Japan may get a bit easier for multinational marketers and their agencies following the landslide victory of the Democratic Party of Japan (DPJ), following 54 years of nearly unbroken rule by the Liberal Democratic Party (LDP).
That's good news, because Japan has been a tough market for Western companies, especially since the global downturn dried up exports that have sustained the local economy since the early 1990s. Japan's exports fell for a 10th straight month in July. Exports to the U.S. dropped 39.5%, and to Europe, 45.8%. Even shipments to China, where GDP still hovers around 8% growth, fell 26.5%. In response, companies such as Toyota Motor Corp. and Nissan Motor Co. are cutting domestic production.
"To be honest, it couldn't get worse, so the attitude of everyone in the industry is that hopefully, [the election] will improve things. It's very tough right now. We're looking for signs that there will be more spending in the economy," said said Tokyo-based Dave McCaughan, senior VP-director of strategic planning, Asia/Pacific, at McCann WorldGroup.
There are good reasons to be optimistic, as the DPJ's campaign promises include ideas to increase consumer spending, such as through one-off bonus payments for new parents, a move the government also hopes will get the country's population growing as well. The winning party also wants to promote the use of environmentally friendly products and services. Toyota's hybrid business already is one of the few growth areas in Japan's car industry.
"New regulations could bring in more eco-friendly goods. If that's the case, it will encourage people to reassess a lot of their purchases," Mr. McCaughan said.
Marketers should also be prepared to stay on their toes under the new regime. Already, Japanese consumers freely complain to companies if they don't like their products. But the new party is expected to introduce a government-sponsored consumer advocacy organization.
"That may not stimulate sales but will put new dynamics into marketing and raise the importance of being aware of who's saying what and perhaps being more guarded in how we develop background materials like details on packaging and corporate websites with product information," Mr. McCaughan said.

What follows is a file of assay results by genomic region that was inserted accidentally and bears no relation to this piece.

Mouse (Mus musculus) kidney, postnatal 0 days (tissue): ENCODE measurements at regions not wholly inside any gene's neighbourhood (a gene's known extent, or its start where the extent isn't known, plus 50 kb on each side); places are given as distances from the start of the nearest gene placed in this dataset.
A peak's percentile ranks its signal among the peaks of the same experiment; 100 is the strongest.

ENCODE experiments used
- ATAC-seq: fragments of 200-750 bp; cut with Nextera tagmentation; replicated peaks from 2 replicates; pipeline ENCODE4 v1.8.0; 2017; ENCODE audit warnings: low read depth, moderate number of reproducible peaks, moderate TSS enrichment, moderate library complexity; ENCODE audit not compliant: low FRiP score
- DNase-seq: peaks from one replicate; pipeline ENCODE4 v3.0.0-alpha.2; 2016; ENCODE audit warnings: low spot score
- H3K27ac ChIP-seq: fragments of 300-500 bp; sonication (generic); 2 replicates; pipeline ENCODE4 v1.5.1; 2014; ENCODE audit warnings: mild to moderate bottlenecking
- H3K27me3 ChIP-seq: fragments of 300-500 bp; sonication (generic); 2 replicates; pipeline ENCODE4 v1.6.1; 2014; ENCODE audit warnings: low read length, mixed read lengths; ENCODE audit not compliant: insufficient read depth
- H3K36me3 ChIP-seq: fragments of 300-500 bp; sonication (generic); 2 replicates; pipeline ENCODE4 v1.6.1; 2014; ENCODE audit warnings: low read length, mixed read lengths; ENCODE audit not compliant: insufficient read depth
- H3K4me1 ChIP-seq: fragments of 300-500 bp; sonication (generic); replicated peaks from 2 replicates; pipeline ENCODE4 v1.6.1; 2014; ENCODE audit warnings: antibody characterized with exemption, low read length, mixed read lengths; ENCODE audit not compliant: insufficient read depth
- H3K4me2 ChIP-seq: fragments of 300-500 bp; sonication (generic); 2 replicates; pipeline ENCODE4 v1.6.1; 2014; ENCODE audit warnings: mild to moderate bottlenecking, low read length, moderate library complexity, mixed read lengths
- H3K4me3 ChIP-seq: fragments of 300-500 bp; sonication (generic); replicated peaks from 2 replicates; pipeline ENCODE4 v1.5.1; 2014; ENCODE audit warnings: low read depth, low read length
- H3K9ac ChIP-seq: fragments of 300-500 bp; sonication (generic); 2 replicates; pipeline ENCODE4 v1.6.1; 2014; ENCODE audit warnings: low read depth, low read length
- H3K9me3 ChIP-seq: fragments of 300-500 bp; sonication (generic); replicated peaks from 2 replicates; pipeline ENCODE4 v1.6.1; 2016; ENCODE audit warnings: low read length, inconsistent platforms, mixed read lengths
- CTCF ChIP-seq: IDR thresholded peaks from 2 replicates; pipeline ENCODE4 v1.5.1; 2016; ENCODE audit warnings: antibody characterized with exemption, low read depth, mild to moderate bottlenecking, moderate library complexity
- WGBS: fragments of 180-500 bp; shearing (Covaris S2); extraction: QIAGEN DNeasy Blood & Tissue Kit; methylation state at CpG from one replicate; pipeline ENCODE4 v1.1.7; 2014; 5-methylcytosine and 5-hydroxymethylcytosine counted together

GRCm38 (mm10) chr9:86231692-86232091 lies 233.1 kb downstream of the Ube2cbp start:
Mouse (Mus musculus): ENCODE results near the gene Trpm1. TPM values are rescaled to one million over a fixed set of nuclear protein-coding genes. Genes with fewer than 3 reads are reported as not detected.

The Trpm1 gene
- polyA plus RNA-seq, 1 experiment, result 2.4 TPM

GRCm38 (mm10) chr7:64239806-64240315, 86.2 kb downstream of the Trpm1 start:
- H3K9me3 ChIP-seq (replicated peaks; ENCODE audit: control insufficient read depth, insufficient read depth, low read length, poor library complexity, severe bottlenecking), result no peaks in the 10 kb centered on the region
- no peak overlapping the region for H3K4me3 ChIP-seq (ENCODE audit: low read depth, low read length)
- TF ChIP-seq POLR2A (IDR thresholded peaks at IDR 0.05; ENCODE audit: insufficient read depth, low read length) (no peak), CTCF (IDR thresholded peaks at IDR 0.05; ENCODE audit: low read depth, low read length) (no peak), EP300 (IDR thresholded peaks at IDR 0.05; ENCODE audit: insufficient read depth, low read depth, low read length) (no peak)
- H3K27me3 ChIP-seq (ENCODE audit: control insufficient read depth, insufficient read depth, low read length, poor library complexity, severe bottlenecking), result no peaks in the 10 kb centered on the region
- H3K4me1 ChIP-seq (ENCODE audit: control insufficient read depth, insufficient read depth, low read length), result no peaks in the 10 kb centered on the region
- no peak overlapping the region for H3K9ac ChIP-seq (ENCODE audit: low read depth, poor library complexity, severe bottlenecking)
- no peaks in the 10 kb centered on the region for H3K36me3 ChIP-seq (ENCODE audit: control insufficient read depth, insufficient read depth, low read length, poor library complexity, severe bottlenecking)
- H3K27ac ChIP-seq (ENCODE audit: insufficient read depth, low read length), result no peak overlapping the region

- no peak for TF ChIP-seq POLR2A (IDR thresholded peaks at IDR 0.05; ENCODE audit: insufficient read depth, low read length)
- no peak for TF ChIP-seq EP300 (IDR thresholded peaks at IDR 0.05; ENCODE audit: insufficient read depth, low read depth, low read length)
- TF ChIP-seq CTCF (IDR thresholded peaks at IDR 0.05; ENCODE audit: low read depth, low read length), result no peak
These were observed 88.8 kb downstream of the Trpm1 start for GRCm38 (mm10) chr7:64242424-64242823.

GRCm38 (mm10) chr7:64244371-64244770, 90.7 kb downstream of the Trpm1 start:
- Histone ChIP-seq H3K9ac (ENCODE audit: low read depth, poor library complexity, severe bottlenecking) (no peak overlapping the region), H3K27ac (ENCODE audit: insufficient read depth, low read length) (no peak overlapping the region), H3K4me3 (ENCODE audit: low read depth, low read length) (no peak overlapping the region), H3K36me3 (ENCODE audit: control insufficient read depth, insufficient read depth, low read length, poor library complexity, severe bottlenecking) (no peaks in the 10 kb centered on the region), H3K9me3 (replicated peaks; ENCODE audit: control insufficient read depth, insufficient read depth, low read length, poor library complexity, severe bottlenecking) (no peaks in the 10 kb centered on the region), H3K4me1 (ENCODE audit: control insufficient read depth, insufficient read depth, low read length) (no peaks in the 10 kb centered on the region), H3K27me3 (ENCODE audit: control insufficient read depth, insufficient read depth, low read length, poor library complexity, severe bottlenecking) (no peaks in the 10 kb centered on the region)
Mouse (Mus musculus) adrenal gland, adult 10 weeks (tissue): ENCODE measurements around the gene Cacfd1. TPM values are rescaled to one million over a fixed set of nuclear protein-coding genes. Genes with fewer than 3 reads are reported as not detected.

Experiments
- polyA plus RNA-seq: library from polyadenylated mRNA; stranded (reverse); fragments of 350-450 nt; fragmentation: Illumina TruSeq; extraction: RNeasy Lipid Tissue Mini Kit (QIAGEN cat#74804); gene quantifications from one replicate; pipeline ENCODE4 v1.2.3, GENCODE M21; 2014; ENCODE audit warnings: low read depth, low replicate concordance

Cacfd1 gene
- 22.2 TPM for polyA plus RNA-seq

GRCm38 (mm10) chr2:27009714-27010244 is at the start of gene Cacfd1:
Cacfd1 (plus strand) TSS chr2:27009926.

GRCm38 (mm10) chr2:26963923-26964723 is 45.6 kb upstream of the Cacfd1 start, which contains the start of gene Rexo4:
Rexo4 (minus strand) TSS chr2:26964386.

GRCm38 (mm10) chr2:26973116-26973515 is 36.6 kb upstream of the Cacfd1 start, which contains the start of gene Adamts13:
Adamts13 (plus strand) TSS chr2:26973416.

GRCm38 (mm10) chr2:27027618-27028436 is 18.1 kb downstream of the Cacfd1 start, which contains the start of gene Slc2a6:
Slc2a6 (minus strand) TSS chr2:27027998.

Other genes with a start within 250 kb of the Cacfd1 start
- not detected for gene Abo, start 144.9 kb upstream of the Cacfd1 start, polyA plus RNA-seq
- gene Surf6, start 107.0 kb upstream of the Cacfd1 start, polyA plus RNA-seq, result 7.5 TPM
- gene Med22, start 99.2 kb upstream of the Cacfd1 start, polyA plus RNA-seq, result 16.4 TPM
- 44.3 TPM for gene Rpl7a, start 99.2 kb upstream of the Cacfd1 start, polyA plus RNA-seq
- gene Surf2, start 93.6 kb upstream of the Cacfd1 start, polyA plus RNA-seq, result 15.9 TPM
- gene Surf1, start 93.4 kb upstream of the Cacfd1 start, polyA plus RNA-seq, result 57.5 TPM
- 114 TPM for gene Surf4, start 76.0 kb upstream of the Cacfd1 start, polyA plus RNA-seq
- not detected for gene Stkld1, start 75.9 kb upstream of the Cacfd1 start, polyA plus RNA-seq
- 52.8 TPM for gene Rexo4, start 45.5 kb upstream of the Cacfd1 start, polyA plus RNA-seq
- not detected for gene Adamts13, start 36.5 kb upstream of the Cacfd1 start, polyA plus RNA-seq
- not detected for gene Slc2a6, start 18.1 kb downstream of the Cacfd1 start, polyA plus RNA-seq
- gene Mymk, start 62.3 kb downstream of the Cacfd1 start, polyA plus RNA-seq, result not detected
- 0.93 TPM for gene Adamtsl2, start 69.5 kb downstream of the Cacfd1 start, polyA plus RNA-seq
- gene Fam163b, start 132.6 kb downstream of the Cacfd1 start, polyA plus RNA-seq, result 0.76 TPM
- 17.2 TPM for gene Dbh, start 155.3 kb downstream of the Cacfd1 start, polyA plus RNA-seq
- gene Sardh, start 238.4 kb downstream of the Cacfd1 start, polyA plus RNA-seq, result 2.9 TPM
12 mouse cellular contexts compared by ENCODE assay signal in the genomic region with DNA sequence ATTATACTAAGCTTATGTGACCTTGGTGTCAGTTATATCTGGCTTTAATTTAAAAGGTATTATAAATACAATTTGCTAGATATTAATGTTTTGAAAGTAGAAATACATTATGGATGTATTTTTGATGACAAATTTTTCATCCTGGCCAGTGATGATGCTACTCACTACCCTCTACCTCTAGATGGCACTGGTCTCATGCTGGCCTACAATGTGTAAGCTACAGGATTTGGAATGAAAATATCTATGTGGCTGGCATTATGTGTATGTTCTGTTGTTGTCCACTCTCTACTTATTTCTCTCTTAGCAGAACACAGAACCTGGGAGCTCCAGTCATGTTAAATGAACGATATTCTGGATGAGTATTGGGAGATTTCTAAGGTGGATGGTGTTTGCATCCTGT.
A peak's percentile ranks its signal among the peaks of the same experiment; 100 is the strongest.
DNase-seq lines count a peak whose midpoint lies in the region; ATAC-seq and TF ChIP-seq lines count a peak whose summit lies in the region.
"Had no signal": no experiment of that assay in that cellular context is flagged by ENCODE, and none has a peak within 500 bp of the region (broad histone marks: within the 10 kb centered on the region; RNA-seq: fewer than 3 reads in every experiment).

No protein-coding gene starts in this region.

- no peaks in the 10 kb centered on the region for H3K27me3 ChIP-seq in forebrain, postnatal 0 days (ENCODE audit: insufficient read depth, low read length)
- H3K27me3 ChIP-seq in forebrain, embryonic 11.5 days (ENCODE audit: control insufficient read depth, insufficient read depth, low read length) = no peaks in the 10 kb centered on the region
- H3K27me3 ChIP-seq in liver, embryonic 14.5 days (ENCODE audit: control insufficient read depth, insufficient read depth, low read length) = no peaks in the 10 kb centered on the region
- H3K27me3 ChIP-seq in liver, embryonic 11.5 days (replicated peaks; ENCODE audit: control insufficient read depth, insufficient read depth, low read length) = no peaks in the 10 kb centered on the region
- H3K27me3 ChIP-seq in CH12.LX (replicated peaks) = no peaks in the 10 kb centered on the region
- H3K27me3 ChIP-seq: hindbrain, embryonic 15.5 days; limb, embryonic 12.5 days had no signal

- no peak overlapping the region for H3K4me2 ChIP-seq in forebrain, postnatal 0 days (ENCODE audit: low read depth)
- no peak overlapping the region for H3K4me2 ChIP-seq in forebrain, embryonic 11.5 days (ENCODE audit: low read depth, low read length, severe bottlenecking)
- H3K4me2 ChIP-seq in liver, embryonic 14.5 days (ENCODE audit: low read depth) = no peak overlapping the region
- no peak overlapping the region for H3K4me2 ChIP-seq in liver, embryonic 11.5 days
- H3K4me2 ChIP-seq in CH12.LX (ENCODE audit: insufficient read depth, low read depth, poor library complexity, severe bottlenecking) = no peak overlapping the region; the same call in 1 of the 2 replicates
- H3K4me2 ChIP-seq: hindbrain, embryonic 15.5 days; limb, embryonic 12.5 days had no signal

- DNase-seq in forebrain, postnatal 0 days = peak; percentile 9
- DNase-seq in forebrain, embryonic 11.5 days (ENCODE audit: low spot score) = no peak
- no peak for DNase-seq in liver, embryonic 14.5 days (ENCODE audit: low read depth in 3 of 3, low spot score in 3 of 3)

"Greater transparency by the government under the new party will lead to greater transparency in the corporate sector," said Chris Beaumont, a professor at Tokyo University's global center of excellence and the former head of Grey Group's operation in Japan.
The election does not represent a "revolution but a changing of the guard and more new blood on the political stage. We will see more consumer advocacy as a result," Mr. Beaumont said.
Japan has been a tough market for foreign agencies all along, because media spending historically has been controlled by a handful of local giants such as Dentsu and Hakuhodo. These companies often control media buying as well as media inventory, effectively preventing Western companies from being a part of the most profitable aspects of the ad industry.
But that could be changing as well, as Japanese companies feeling the pain of the recession look for cost-effective marketing solutions, like digital marketing, which isn't dictated by local agencies quite as fiercely.
"I expect to see a massive rise in e-marketing in Japan from companies like Procter & Gamble Co., Shisheido and Coca-Cola Corp., especially for products aimed at older consumers, which are relatively rich," Mr. Beaumont said.
Dentsu spokesman Yukihiro Oguchi expects Japan's ad industry "will be all the same as before" the election, but that's undoubtedly not what the company hopes will happen.
On Sept. 7, Dentsu announced its non-consolidated net sales for August reached 97.3 billion yen, a 13.5% drop year-on-year. Sales from TV expenditure, by far the bulk of its business, were down 26.7%, and magazines fell 32.3%. Interactive media and marketing and promotions increased slightly.
The most important thing from marketing point of view is that the people of Japan spoke, reaffirming a noticeable trend in recent years toward self-expression. Both young and old in Japan say they feel they have more freedom than previous generations, according to research by McCann Erickson, Tokyo.
But foreigners should not go too far in comparing the victory of the opposition party to the election of U.S. President Barack Obama.
"People see the DPJ as an alternative that will do, as opposed to a Barack Obama big-vision thing. People on the street cannot articulate the vision of the old or the new party. The election was more about frustration and wanting something different," Mr. McCaughan said.